Choose life. The reading says it: God is your life, you have chosen life and you have made the choice: God. This seems fundamental to me. Only in this way are our horizons broad enough and only in this way do we remain within the fount of life, which is stronger than death, stronger than all of the threats of death. Thus, the fundamental choice is this one that is indicated: Choose God. It is necessary to understand that one who begins a life without God in the end finds himself in darkness, even though there can be moments in which it seems he has discovered life.
Another step is how to find God, how to choose God. Here we arrive to the Gospel: God is not a stranger, a hypothesis of the first cause of the cosmos. God has flesh and bones. He is one of us. We know him with his face, with his name. It is Jesus Christ who speaks to us in the Gospel. He is man and he is God. And being God, he chose man to make it possible for us to choose God. Thus it is necessary to enter into knowledge of and afterward friendship with Jesus, to walk with him.
I came across this photograph of Obama showing what he keeps in his pockets...
Did you notice the Miraculous Medal among the trinkets and charms? Pray it does him some good.
Isn't there also a medal of Mary, Help of Christians? Very odd...but very interesting.
One commenter on CMR points out that there seems also to be an icon of Shiva the Hindu deity also known as "The Destroyer"
pray for us who have
recourse to thee.T
Legionaries are encouraged, however, not to wait passively for people to come to them at the Barrow. They should not hesitate to approach people in the vicinity, not necessarily for the purpose of selling more literature, but in order to establish a contact, which can be used as described in the preceding paragraph.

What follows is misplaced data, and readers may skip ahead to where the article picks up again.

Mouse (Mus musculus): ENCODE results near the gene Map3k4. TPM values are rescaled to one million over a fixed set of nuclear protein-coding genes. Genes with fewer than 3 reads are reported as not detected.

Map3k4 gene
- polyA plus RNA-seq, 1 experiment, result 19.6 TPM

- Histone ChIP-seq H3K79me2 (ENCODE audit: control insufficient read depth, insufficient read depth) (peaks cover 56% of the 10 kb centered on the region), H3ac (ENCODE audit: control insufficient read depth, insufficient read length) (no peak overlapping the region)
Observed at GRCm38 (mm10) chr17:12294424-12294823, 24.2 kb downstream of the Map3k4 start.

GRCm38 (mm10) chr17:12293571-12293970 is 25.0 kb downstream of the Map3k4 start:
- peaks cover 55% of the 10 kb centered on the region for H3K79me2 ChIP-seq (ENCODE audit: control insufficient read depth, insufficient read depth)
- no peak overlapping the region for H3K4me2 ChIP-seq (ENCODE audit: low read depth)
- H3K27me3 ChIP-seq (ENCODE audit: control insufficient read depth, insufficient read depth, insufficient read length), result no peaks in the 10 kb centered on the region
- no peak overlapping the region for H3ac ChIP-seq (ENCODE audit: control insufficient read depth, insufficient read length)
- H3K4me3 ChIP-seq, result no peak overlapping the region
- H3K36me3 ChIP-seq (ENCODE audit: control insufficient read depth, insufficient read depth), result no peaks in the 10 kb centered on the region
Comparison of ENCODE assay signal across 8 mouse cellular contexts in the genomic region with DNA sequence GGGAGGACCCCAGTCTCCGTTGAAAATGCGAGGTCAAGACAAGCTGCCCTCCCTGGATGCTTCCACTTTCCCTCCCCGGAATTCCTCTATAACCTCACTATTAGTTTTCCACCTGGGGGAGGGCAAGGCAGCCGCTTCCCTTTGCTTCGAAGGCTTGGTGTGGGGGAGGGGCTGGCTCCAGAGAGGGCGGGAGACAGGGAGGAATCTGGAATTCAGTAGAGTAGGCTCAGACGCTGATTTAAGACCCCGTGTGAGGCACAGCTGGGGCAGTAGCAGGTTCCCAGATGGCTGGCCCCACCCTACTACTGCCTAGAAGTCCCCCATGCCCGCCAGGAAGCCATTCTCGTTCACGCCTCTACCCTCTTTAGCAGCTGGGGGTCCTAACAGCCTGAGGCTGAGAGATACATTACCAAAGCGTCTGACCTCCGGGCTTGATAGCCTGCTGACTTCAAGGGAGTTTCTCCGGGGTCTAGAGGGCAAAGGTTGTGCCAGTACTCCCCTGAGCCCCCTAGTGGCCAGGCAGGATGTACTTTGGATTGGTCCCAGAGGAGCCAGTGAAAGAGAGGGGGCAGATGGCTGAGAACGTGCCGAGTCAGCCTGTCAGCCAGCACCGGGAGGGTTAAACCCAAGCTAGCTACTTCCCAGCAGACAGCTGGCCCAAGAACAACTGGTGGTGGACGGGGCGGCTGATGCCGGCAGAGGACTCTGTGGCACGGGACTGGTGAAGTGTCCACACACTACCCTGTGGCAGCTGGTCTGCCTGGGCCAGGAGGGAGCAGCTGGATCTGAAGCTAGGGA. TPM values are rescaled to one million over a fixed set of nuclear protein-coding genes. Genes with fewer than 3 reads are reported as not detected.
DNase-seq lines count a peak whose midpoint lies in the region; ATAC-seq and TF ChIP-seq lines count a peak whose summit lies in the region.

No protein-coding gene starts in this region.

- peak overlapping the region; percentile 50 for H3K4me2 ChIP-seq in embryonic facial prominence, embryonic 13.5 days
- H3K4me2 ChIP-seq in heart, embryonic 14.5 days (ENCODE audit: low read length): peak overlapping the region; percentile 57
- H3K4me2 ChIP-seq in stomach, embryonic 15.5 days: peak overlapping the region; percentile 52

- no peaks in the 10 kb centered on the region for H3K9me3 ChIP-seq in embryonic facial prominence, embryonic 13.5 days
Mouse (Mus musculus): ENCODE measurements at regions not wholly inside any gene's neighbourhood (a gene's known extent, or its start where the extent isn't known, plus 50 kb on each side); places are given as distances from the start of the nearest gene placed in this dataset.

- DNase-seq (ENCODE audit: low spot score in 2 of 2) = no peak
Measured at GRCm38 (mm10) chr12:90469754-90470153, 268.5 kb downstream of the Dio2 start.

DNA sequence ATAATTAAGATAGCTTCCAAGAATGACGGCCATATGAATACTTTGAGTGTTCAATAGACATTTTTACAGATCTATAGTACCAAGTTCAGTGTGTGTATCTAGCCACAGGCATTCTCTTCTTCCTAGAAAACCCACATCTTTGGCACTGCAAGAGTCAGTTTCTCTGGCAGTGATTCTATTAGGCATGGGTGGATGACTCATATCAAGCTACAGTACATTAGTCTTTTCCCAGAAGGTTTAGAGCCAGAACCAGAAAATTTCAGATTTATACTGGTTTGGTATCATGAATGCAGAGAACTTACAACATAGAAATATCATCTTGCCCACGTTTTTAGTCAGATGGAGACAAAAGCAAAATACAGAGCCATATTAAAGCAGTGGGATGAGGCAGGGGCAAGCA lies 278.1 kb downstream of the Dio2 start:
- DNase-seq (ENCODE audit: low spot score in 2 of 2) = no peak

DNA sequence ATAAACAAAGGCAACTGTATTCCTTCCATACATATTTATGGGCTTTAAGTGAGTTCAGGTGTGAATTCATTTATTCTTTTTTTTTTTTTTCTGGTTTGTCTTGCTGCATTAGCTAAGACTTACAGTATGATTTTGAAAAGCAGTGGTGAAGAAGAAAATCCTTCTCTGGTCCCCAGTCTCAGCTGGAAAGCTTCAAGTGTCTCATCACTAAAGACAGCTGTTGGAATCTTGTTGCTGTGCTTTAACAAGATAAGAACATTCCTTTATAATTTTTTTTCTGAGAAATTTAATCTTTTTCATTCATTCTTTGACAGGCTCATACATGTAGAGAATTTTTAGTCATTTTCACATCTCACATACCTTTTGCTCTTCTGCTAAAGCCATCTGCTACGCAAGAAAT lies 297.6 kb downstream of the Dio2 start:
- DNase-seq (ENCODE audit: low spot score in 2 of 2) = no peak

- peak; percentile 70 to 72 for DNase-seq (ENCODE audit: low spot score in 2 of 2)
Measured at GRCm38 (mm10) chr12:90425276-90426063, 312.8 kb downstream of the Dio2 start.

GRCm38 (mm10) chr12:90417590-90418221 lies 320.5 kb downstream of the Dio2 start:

(So let's not be timid and hide behind the counter out of a fear that we don't know enough)
And remember then that when you go out and speak honestly about the Faith, you are on the side of truth. This of course shouldn't fill us with arrogance and over-confidence, but it should leave us with the certainty that the Truth will always eventually triumph, even in spite of the unworthiness of its messenger.
I feel the book barrow is an excellent opportunity to get to know our Legionary brothers and sisters better, get to know their views on the Legion, on Legionary service, on the Faith, etc. For the younger Legionaries, it's an excellent time to put into practice the Legion's master and apprentice system of formation (HB Chap 10.7). And I'm sure the seniors would have a lot to learn from the juniors too. It would also be an perfect chance to let non-Legionaries see what the Legion is all about, what we do, our spirit and system.
So let's make the most use of this book barrow!
Don't forget to sign up for slots!
Sunday, January 25, 2009
To be holy does not mean being superior to others; the saint can be very weak, with many mistakes in his life. Holiness is this profound contact with God, becoming a friend of God: it is letting the Other work, the Only One who can really make the world both good and happy.
-Joseph Cardinal Ratzinger
Saturday, January 24, 2009
Allocutio by Fr Frans: